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Thread: Operating System compatibility on early x86-32 chips

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    This topic is about booting those os-es on those cpus, not from comparing them microarchitecturally.

  2. #52

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    Quote Originally Posted by Geri View Post
    This topic is about booting those os-es on those cpus, not from comparing them microarchitecturally.
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  3. #53

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    The k6-3 does not have cmov. I learned it by accident because the SuSE guys shipped a live disc in the 8.x series, called it an i586 build, and it wasn't. I told them, and they said they'd fix it, and kept checking back, and they never did.

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    the3dfxdude: the best was in the late 2000s, when every clueless self-proclaimed linux hacker released his own lightweight minimalistic linux distribution for older computers. however, all the binaries were compiled to use SSE2 so it didnt even booted on the computers indended to target the total incompetence of that community is shocking - except debian, those are competent guys, and they usually know what they are doing.

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    Quote Originally Posted by Geri View Post
    This topic is about booting those os-es on those cpus, not from comparing them microarchitecturally.
    Did you try booting a Debian version later than 8 on a Pentium Pro before making your statement? Of course, over the course of this thread you changed an entire column of the table from representing an i686-compiled Linux to an i586 one so, yeah, whatever.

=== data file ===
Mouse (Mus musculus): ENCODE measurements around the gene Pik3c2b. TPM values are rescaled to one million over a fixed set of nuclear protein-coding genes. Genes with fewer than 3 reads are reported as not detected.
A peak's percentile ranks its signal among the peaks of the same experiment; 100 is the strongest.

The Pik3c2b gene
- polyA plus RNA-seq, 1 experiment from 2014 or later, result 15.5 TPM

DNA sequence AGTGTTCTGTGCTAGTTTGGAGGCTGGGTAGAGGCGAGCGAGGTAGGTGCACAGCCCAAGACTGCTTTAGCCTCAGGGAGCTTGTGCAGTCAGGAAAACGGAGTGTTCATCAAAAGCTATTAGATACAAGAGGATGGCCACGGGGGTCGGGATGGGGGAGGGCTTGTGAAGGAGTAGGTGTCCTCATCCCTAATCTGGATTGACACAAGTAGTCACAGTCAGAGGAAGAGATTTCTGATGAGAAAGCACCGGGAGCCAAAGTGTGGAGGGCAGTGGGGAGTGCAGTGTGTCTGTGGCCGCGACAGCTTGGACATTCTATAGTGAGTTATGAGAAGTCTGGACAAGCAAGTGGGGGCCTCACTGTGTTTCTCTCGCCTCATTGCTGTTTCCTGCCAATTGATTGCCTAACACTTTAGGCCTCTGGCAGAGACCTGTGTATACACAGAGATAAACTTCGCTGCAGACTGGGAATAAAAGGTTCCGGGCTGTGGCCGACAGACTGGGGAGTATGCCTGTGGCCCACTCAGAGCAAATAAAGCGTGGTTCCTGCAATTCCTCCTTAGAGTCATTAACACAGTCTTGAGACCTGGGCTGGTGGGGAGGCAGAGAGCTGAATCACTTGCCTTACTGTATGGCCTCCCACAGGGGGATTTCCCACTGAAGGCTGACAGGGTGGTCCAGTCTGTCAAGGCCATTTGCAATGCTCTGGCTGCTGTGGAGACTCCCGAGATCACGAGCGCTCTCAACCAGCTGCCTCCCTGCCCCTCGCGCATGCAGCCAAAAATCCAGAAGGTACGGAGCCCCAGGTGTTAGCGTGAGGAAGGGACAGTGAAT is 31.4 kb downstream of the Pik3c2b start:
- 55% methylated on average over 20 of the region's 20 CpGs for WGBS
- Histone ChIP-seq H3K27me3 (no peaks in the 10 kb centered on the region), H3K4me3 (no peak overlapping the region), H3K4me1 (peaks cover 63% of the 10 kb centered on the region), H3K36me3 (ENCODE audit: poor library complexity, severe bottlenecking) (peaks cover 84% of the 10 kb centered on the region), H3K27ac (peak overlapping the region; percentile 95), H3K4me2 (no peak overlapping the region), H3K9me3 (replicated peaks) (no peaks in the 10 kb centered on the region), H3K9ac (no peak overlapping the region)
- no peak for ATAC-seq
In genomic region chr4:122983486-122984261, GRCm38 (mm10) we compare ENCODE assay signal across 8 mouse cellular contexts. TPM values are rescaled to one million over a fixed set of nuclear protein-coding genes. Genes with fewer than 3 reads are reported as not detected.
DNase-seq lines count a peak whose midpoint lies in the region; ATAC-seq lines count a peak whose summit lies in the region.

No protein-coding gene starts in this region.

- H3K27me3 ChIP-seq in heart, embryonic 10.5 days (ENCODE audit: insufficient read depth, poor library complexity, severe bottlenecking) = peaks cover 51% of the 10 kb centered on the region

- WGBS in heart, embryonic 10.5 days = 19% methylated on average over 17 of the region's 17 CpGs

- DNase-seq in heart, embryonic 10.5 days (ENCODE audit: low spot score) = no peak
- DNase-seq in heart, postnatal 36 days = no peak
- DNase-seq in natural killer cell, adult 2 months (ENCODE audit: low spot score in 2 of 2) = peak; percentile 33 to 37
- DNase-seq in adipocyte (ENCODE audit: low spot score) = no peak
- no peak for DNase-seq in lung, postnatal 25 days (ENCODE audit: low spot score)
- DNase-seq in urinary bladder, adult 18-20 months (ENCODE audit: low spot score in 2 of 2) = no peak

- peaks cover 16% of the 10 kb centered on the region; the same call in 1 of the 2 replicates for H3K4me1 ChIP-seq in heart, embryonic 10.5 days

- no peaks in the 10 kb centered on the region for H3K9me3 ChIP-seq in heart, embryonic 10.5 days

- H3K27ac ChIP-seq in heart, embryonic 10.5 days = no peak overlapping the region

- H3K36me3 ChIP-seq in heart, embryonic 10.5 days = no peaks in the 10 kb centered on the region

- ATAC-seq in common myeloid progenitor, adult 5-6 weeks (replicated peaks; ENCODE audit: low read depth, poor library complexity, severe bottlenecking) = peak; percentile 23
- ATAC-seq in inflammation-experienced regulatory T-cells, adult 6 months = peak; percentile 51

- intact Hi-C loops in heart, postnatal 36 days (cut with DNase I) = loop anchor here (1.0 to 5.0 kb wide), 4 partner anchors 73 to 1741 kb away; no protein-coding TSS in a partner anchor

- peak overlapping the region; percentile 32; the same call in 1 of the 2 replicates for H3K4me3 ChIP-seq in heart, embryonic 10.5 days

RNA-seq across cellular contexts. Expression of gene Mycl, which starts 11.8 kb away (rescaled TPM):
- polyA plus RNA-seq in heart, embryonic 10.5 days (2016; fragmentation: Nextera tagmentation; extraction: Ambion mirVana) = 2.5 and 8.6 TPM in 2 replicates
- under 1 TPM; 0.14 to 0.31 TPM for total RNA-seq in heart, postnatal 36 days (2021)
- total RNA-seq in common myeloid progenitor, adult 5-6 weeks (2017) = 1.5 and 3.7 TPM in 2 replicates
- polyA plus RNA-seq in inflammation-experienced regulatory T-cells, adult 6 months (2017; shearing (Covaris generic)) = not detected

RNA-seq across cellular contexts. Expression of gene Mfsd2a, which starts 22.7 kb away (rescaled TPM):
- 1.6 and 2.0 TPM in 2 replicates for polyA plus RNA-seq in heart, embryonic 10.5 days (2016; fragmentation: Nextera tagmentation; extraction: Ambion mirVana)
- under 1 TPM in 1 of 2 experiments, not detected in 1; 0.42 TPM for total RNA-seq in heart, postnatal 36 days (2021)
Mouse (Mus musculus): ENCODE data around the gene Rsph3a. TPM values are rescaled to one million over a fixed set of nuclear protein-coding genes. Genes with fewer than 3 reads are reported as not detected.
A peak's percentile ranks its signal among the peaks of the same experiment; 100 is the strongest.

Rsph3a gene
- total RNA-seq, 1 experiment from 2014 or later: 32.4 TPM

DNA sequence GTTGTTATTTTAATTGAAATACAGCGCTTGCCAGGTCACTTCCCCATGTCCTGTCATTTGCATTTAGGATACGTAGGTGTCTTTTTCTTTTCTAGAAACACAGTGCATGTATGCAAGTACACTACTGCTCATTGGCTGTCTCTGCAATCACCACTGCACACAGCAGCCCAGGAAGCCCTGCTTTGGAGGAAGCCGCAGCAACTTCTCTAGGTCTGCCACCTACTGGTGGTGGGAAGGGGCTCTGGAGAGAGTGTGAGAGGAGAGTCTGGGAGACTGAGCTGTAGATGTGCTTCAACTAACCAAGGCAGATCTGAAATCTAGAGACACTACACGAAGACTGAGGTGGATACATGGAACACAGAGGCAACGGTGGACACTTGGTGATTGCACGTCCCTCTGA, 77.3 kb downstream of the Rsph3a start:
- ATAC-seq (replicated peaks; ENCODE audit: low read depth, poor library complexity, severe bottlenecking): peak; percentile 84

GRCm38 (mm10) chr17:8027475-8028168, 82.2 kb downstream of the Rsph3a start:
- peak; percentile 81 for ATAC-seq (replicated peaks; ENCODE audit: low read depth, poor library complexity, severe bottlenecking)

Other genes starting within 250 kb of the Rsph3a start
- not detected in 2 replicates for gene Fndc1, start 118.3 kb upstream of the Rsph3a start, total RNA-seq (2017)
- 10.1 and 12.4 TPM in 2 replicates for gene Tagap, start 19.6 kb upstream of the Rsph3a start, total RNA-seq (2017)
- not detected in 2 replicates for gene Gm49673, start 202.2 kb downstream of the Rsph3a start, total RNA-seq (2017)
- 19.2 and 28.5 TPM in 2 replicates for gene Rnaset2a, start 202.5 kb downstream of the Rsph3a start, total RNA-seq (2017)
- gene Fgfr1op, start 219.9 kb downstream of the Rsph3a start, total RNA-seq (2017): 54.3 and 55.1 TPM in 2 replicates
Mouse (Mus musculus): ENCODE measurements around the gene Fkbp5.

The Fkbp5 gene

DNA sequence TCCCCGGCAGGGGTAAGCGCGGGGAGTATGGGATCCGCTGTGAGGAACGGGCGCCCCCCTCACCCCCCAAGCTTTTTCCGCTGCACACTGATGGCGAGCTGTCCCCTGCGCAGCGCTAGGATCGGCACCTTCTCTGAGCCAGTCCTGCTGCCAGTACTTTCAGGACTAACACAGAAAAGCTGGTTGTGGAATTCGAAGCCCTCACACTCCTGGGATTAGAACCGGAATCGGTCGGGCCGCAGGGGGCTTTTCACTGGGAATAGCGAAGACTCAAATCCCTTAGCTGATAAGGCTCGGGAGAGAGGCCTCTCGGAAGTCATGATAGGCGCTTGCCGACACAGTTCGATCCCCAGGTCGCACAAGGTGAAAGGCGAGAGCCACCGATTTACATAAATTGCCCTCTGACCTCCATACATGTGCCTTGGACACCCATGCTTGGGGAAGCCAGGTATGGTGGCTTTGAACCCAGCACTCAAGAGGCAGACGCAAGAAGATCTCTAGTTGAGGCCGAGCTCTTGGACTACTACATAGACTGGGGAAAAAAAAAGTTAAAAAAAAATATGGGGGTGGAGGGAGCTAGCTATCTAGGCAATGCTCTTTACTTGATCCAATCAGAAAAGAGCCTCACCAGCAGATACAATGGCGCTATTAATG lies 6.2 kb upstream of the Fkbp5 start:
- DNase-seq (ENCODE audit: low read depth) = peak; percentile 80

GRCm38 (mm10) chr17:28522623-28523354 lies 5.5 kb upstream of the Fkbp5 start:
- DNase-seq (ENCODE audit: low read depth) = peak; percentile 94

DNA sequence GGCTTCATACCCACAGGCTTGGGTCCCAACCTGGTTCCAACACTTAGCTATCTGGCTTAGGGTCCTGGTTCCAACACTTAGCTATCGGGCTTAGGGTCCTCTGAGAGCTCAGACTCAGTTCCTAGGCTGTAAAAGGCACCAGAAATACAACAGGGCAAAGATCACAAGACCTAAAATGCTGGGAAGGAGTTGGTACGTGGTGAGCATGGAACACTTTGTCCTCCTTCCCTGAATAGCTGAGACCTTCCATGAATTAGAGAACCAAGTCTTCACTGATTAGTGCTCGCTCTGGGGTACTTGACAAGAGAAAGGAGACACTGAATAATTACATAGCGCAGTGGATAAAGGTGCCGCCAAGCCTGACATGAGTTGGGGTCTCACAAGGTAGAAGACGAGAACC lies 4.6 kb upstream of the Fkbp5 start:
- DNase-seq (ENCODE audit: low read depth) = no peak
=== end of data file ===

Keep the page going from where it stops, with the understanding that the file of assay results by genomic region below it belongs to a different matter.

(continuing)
The point of understanding which micro architecture a CPU belongs to is it does equip you with the knowledge to make an *educated guess* whether it should work or not. Other factors like date of introduction are far less useful, given how old architectures can linger in production as low-cost options for years upon years.
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  6. Default

    You are right about that, however, the internal microarchitecture and the opcodes supported by the cpu are different question. from an os perspective, only the first one is the relevant. cmov is supported on some chips from the era, on some, it isnt. even if its deal breaker for linux to run on that practicular model, that does not means i cant talk from them as a group of processors, for example i already have mentioned that 6x86mx supports cmov, and maybe even the 6x86L supports it. i changed the column because it was wrong, and i want accuracy in the table.

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    Quote Originally Posted by Geri View Post
    You are right about that, however, the internal microarchitecture and the opcodes supported by the cpu are different question. from an os perspective, only the first one is the relevant.
    Again: do you have evidence for the statement you made that the Pentium Pro deserves to be grouped in with the CPUs you lumped it in with? That's the point. The Linux kernel documentation specifically draws the line for a "P6" CPU at Pentium Pro. I understand that there are CPUs from other architectural families over time have changed their specs enough to end up with feet in multiple camps. (IE, 6x86 managing to add enough features to go from a "486" class CPU to a "586-plus-but-not-quite-686" one, and the Centaur family likewise crossing over from 686-ish to actually 686 qualified in the transition from the Samuel II/Ezra to Nehemiah.) But in the *specific* context of Debian the Pentium Pro is not, so far as I'm aware, one of these CPUs.